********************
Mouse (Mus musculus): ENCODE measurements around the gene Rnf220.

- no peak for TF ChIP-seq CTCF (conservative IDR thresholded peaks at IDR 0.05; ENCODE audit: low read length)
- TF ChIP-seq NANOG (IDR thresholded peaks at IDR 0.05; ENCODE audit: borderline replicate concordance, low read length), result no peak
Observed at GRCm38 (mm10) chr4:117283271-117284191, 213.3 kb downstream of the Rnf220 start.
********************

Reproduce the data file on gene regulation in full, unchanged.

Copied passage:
Mouse (Mus musculus): ENCODE measurements around the gene Rnf220.

- no peak for TF ChIP-seq CTCF (conservative IDR thresholded peaks at IDR 0.05; ENCODE audit: low read length)
- TF ChIP-seq NANOG (IDR thresholded peaks at IDR 0.05; ENCODE audit: borderline replicate concordance, low read length), result no peak
Observed at GRCm38 (mm10) chr4:117283271-117284191, 213.3 kb downstream of the Rnf220 start.